Nurses are also very much enjoying the benefits of the meal management system, she said. Diet orders and allergies are placed in the EMR, which interfaces with the electronic patient meal ordering system. Patients can order their meals using the touchscreen patient entertainment system, but as there is an interface to the EMR, they are only able to order meals based on their prescribed diet.
“The nurses love this,” Ms Liebke said. “No more diabetic patients who are on modified carbs and we're trying to keep their blood sugars down being shown the dessert list, thinking they can order three or four desserts delivered from the kitchen and we explaining why they are not allowed to.
“And the other huge safety feature is the allergy documentation. Prior to the implementation of our electronic meal ordering, if a patient was allergic to something, how would we know if the kitchen was using that item in a meal? If the patient does have an allergy to something it is documented as an allergy, and they can’t order anything that has that in the recipe whatsoever.”
Infusion pumps and vital signs monitors are also integrated into the system. Ms Liebke said a bi-directional interface is possible for the infusion pumps but St Stephen's is only using it in one direction at the moment, from the pump to the EMR for populating the fluid balance chart.
For vital signs, St Stephen's has integrated its Welch Allyn portable machines and GE monitors, which send their data by WiFi to the EMR. “We've found some studies from the United States that shows the amount of time saved because of this,” Ms Liebke said. “For a nurse on an eight-hour shift, they should be saving 25 minutes just from taking vital signs.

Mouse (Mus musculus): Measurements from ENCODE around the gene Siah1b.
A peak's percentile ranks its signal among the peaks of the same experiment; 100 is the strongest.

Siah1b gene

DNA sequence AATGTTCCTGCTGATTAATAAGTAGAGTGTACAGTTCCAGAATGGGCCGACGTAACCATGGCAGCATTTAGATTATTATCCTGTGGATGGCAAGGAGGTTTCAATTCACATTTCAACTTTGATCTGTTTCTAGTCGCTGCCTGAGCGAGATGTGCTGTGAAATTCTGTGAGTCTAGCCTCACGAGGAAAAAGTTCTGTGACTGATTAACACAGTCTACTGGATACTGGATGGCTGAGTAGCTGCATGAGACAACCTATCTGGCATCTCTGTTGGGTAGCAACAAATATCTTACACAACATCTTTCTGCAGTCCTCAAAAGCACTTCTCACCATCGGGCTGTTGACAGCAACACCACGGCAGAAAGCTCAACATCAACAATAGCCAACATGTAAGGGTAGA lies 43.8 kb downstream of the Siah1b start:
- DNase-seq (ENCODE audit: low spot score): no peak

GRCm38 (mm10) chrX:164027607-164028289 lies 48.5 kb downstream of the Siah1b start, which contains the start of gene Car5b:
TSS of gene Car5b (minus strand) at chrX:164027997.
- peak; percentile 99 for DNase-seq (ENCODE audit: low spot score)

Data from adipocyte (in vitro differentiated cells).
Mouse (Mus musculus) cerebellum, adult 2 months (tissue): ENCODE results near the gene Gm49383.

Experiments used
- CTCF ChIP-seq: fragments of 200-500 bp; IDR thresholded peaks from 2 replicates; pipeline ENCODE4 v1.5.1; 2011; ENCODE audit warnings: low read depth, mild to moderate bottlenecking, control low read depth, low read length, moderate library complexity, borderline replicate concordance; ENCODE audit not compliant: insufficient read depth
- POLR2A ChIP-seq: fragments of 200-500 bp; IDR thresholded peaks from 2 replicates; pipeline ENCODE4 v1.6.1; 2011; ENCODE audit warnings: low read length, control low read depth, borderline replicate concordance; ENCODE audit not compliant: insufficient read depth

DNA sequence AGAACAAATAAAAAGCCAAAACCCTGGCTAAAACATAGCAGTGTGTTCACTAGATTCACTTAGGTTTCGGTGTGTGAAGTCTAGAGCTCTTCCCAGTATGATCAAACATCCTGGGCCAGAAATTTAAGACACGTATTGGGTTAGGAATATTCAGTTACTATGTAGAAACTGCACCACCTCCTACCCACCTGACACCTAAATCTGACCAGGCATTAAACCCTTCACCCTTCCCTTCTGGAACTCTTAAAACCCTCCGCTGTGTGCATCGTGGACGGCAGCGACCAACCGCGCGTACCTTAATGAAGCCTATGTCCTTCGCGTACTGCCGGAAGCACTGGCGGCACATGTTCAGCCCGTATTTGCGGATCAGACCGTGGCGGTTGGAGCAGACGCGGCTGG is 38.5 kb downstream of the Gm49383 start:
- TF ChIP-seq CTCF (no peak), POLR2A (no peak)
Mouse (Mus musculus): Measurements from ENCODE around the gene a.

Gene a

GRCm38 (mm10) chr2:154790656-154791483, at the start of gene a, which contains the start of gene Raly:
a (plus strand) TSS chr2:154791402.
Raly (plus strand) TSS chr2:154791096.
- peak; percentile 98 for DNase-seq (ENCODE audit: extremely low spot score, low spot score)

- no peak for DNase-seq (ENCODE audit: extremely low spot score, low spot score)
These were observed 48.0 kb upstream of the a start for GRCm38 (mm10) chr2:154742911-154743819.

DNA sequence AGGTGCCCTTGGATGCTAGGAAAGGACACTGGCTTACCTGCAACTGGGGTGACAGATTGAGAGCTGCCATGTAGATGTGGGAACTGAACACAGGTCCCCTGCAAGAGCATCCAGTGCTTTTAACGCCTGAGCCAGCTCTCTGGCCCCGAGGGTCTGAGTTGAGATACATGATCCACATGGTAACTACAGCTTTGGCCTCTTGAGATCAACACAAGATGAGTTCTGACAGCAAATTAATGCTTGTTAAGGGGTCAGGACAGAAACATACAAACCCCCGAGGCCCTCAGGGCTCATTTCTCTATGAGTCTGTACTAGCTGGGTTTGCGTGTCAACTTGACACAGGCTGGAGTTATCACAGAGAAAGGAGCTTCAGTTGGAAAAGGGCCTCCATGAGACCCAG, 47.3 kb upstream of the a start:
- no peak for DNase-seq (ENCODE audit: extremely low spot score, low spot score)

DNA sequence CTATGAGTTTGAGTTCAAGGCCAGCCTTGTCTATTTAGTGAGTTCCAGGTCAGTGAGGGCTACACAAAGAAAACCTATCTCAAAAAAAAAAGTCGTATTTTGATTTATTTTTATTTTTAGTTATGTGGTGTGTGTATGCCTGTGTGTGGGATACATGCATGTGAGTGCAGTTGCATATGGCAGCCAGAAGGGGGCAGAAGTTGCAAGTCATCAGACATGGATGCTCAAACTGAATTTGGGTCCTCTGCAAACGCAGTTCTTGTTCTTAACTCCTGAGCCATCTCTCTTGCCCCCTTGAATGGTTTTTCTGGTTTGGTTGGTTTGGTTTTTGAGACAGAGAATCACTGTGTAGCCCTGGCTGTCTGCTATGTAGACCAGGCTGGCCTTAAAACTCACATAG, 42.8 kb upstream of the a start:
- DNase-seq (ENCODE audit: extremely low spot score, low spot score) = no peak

“The other benefit that we've being seeing is in the known phenomenon in nursing called rounding, where nurses attempt to round up observations. We saw this a lot with our vital signs. Their temperatures were all coming across hypothermic, and we have rules in the background for alerts and triggers to the clinicians that there is a risk of sepsis.
“We found that the nursing staff weren't using the Welsh Allyn machines and taking the vital signs properly. They had been in the habit of having patients with a temperature of 35.5 or 35.7 and just rounding it up to 36 in the paper world.”
St Stephen's has also integrated its ECGs, allowing clinicians to view them from anywhere in the hospital but remotely as well. If a doctors isn't available, nurses can contact HeartCare Partners in Brisbane to interpret it for them.
Clinical images can also be captured through integrated cameras, which upload the image directly to the patient's record. “Where I previously worked we went through a process of getting cameras to take pictures of pressure injuries and wounds but we found that by the time we got the pictures printed … and they made their way to the paper chart, it could take up to a week and you really couldn't track it.
“At St Stephen's we've got a Ricoh camera, it's barcode scanned – you take a picture of the patient's barcode and the nurse's ID as well – and we have that image in the chart for every one to look at.”
The CareAware iBus also handles the Vocera hands-free communication device and integrated nurse call system. Ms Liebke said the Vocera devices were some of the nurse's favourite gadgets. If an alert from a deteriorating patient is issued, it can go straight to the nurse's badge.
The hospital has real-time tracking through RTLS for both patients and equipment – and the nurses would like to see it attached to medical staff as well, Ms Liebke said – Imprivata's tap-on and tap-off sign-in system and workstations on wheels – or “the nurses' entertainment system, as we like to call it”, she said.
What this all adds up to is an expectation that not only is safety improved through better medications management and reducing rounding, but that nursing time is freed up for more bedside care.
“One of the biggest issues and challenges we have is that people think all of this technology is going to make healthcare more impersonal,” Ms Liebke said. “We are finding the opposite.”
Posted in Australian eHealth